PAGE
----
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Brazil tribe gets compensation from 2006 airplane crash

There are 12 principle areas to manage when responding to a crisis.  The eighth principle area focuses on “Community and Government Affairs.”  When I talk about this, I tell people the story of working in Angola in 2005. I was there with a team to try and recover what we could from the wreckage of two aircraft, both shot down in the later stages of the Angola Civil war.  We not only had authority, but also great cooperation from the government officials and could begin at any time. However, the real permission and cooperation we wanted was from the local indigenous leaders. So before starting any work I met with and asked the local chief for his permission to disturb the land and to take any human remains we recovered from the site away. I explained the purpose and what we hoped to accomplish (complete accountability and identification of those on board). I also asked about how we should leave the land, given that this crash had occurred almost 5 years previously. Not only did he give his approval and support for our operation, he provided the very useful information about areas that although had been declared cleared of landmines, were still occasionally yielding them.

I saw today that the indigenous Caiapó tribe in Brazil and Brazilian Airline GOL came to an out-of-court settlement for $1.3 million US dollars in compensation.  This is for the damage done to the Caiapó land following the tragic midair collision in 2006 between a GOL 737 and ExcelAire Embraer in which all 154 people on board were killed.  http://www.bbc.co.uk/news/world-latin-america-39413074#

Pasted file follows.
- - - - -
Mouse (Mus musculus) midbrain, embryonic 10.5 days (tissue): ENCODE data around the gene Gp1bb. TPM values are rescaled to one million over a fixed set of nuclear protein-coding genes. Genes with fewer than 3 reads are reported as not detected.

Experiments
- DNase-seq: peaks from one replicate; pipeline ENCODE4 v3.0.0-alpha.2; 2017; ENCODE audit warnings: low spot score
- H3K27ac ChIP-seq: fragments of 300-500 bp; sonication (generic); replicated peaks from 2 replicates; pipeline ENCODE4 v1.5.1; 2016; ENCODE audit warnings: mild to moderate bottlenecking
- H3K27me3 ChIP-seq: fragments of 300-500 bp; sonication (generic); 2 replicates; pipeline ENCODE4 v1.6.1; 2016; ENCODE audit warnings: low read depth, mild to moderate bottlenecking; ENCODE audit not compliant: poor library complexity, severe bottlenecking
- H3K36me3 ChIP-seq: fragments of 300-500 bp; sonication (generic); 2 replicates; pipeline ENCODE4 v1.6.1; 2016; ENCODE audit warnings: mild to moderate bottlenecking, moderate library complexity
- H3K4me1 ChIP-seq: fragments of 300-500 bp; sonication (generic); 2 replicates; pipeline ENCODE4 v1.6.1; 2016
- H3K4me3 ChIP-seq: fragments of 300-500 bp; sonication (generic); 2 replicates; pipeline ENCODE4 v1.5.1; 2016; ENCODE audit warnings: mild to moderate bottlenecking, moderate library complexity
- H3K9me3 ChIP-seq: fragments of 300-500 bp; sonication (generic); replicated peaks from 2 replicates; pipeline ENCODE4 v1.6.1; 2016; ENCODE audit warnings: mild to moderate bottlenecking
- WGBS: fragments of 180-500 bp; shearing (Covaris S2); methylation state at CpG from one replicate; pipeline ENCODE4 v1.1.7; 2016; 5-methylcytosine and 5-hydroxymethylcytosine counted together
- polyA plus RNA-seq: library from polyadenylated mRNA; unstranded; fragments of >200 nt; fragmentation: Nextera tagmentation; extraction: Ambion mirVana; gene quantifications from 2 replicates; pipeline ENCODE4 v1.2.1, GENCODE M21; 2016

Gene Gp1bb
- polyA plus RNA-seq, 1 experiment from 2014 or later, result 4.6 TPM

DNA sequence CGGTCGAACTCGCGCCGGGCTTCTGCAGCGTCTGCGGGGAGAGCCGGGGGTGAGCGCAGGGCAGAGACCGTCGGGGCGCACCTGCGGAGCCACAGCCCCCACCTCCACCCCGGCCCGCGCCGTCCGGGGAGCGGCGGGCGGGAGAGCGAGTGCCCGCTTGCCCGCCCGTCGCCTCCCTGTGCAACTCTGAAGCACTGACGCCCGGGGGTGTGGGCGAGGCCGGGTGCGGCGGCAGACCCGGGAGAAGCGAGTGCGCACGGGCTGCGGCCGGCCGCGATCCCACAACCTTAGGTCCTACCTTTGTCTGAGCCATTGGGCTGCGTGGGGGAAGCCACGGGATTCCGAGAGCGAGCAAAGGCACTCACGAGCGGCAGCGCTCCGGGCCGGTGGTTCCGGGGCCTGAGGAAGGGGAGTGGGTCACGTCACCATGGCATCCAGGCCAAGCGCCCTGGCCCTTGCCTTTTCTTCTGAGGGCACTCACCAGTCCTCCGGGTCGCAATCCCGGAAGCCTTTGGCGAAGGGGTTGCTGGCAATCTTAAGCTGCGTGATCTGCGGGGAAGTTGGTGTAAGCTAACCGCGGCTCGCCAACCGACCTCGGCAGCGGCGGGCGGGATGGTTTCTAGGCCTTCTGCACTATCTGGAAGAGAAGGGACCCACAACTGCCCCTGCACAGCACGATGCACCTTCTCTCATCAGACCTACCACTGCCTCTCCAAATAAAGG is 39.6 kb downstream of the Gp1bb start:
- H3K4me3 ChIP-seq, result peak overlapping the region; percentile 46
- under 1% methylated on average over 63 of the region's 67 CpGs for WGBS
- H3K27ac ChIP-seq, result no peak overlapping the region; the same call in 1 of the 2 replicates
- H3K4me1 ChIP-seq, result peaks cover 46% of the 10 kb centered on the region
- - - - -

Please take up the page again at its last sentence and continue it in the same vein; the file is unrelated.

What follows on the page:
The Caiapó noted that their land had been polluted and cursed with the presence of the dead. Given the crash occurred in 2006 and a settlement was reached over 10 years later suggest either a prolonged legal fight, or the Caiapó were initially unaware they could claim compensation.

So, my point is this, crisis – especially sudden events like air or sea disasters affect many different groups of people – those on board the aircraft or vessel, their families, the companies (employees) involved to name just a few. They also affect those in the immediate area of the incident. Your response plan, and that of your insurer, should consider their needs, be proactive in approaching them and learning what they feel has been damaged, and address those concerns as soon as possible.

Not only is it the right way to do business, it is also a more cost-effective way. The amount of damage is not the real dispute; it is the recognition of the damage, and validation of the loss. Prolonged litigation, doesn’t reduce the damages. Quite the opposite when you consider the cost and fees associated with litigation. There is also of course the continued damage to the brand.  For the families, the real cost is that event can never be undone.

Robert A. Jensen
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Robert A. Jensen

Robert serves as an international advisor to both government officials and to members of the private sector on disaster management issues. He is a member of the American Academy of Forensic Sciences and International Association of Emergency Managers. Learn more here.
Robert A. Jensen
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